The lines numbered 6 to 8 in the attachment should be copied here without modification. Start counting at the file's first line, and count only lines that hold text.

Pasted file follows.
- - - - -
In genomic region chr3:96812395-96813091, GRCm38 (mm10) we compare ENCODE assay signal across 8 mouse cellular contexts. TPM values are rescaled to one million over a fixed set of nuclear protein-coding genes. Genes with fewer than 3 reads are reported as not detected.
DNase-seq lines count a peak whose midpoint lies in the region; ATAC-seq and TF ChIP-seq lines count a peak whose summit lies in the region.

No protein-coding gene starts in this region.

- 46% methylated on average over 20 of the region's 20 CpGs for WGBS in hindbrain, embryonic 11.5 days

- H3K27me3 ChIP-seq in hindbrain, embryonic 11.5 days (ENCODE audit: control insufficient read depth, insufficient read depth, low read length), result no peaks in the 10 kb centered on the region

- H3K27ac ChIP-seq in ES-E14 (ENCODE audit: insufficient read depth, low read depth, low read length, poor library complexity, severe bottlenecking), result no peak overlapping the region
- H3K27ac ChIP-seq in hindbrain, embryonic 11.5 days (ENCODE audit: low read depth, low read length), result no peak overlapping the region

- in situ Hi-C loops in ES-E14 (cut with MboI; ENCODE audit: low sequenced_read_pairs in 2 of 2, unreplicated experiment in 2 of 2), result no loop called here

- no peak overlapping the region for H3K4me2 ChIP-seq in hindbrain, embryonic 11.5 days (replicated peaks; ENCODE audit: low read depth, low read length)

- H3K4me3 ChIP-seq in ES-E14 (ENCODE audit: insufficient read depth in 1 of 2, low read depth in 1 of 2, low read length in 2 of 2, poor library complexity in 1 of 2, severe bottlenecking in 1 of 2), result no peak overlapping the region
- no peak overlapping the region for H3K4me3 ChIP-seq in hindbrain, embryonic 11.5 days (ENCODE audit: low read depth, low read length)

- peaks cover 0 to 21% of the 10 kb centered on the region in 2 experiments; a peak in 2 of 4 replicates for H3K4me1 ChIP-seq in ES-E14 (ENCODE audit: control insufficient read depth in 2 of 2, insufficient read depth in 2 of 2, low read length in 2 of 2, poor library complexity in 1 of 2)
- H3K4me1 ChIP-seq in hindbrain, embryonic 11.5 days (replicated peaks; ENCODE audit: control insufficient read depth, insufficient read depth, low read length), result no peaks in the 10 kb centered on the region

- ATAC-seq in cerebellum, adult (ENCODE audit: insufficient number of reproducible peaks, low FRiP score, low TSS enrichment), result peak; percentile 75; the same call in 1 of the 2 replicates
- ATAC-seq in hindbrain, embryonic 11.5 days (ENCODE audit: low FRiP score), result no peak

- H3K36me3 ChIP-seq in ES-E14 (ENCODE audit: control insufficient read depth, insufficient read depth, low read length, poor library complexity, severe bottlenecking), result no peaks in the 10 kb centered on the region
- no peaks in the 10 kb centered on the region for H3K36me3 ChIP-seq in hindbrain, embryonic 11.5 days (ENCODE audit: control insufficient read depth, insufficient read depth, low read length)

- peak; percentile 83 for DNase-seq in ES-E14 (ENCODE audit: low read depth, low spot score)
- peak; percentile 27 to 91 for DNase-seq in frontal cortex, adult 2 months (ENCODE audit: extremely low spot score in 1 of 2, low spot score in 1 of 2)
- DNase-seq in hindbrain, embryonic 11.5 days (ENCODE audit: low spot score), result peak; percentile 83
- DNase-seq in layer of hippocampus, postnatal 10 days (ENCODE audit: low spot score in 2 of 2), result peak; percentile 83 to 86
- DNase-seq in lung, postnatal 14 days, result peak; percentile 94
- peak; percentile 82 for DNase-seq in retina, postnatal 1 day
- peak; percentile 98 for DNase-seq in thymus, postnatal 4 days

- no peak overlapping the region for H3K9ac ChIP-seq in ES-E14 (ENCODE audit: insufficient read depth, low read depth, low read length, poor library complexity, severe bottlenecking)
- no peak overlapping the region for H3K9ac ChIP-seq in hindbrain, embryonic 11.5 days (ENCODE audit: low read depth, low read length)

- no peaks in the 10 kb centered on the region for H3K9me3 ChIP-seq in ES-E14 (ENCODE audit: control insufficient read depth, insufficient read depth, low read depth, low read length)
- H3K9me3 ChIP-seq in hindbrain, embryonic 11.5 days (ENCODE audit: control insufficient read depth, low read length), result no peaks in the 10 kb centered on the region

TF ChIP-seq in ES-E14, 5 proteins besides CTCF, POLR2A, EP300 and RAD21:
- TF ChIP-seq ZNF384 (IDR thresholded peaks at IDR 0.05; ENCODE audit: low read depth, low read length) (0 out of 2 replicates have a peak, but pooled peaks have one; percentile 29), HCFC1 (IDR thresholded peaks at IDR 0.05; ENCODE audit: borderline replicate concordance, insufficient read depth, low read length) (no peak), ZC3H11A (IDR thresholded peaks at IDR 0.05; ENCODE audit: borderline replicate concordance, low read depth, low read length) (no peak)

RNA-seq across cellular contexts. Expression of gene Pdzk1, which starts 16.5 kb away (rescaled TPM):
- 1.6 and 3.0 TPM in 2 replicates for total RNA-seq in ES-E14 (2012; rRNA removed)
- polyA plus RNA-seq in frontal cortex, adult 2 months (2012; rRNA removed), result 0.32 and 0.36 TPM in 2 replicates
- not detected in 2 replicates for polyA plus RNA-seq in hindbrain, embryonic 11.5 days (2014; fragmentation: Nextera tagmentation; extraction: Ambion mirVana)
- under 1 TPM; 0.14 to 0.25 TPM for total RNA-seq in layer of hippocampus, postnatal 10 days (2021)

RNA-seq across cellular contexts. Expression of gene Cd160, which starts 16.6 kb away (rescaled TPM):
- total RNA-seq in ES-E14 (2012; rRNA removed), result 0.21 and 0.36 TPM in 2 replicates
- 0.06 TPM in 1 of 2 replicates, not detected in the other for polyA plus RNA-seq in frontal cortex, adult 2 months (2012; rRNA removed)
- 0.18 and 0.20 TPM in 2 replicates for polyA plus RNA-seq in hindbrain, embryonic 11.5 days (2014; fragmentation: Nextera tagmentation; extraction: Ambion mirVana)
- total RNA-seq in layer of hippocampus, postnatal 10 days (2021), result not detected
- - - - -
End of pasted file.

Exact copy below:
- H3K27ac ChIP-seq in ES-E14 (ENCODE audit: insufficient read depth, low read depth, low read length, poor library complexity, severe bottlenecking), result no peak overlapping the region
- H3K27ac ChIP-seq in hindbrain, embryonic 11.5 days (ENCODE audit: low read depth, low read length), result no peak overlapping the region

- in situ Hi-C loops in ES-E14 (cut with MboI; ENCODE audit: low sequenced_read_pairs in 2 of 2, unreplicated experiment in 2 of 2), result no loop called here